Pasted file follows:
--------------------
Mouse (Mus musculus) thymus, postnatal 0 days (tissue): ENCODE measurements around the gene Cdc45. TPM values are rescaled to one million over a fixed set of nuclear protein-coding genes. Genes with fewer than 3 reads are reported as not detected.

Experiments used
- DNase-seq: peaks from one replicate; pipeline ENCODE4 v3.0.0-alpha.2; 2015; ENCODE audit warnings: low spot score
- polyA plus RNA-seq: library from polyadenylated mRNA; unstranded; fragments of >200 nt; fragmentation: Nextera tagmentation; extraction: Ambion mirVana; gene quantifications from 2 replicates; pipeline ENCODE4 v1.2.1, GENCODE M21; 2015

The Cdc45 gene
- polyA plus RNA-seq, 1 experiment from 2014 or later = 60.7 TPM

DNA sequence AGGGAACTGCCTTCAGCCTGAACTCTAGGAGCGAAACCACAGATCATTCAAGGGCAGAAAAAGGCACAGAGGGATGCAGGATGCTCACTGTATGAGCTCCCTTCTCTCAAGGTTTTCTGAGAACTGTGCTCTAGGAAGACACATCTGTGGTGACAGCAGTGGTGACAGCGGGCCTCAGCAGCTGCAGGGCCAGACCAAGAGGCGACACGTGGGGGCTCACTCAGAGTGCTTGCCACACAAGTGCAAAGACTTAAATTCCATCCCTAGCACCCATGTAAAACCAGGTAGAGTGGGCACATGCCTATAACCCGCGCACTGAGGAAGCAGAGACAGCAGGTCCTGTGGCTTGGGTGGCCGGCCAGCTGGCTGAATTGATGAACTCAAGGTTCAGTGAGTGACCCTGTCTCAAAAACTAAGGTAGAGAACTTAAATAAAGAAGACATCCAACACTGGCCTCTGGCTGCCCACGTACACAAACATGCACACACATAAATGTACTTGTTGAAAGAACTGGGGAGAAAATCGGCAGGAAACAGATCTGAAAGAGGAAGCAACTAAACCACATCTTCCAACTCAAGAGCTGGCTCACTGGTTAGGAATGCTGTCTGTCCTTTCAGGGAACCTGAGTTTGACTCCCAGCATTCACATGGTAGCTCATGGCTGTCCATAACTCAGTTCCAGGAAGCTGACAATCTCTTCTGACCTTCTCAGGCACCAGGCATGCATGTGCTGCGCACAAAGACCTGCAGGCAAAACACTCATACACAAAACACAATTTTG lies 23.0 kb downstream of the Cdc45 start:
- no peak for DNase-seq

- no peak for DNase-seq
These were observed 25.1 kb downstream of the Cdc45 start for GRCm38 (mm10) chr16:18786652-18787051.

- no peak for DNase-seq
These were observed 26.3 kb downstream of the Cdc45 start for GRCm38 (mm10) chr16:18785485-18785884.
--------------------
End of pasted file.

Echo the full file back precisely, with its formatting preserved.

Mouse (Mus musculus) thymus, postnatal 0 days (tissue): ENCODE measurements around the gene Cdc45. TPM values are rescaled to one million over a fixed set of nuclear protein-coding genes. Genes with fewer than 3 reads are reported as not detected.

Experiments used
- DNase-seq: peaks from one replicate; pipeline ENCODE4 v3.0.0-alpha.2; 2015; ENCODE audit warnings: low spot score
- polyA plus RNA-seq: library from polyadenylated mRNA; unstranded; fragments of >200 nt; fragmentation: Nextera tagmentation; extraction: Ambion mirVana; gene quantifications from 2 replicates; pipeline ENCODE4 v1.2.1, GENCODE M21; 2015

The Cdc45 gene
- polyA plus RNA-seq, 1 experiment from 2014 or later = 60.7 TPM

DNA sequence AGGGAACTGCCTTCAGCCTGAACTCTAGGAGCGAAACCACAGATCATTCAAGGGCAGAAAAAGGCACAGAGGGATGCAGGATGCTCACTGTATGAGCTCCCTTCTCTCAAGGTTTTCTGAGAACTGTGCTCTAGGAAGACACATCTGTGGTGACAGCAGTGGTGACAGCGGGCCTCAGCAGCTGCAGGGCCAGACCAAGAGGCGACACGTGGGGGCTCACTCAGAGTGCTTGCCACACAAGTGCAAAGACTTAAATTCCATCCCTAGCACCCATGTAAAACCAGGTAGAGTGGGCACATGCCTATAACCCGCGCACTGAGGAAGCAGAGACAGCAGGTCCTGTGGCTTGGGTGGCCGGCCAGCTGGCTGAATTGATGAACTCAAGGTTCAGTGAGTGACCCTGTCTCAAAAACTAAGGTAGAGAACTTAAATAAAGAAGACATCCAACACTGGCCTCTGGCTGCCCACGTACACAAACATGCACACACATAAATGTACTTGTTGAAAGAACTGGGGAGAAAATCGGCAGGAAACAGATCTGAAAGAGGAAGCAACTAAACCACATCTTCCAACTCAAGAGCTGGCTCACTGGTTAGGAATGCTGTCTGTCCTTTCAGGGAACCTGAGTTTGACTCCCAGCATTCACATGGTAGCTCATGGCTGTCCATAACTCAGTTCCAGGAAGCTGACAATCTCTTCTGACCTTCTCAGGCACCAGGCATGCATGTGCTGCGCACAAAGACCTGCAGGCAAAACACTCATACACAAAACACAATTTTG lies 23.0 kb downstream of the Cdc45 start:
- no peak for DNase-seq

- no peak for DNase-seq
These were observed 25.1 kb downstream of the Cdc45 start for GRCm38 (mm10) chr16:18786652-18787051.

- no peak for DNase-seq
These were observed 26.3 kb downstream of the Cdc45 start for GRCm38 (mm10) chr16:18785485-18785884.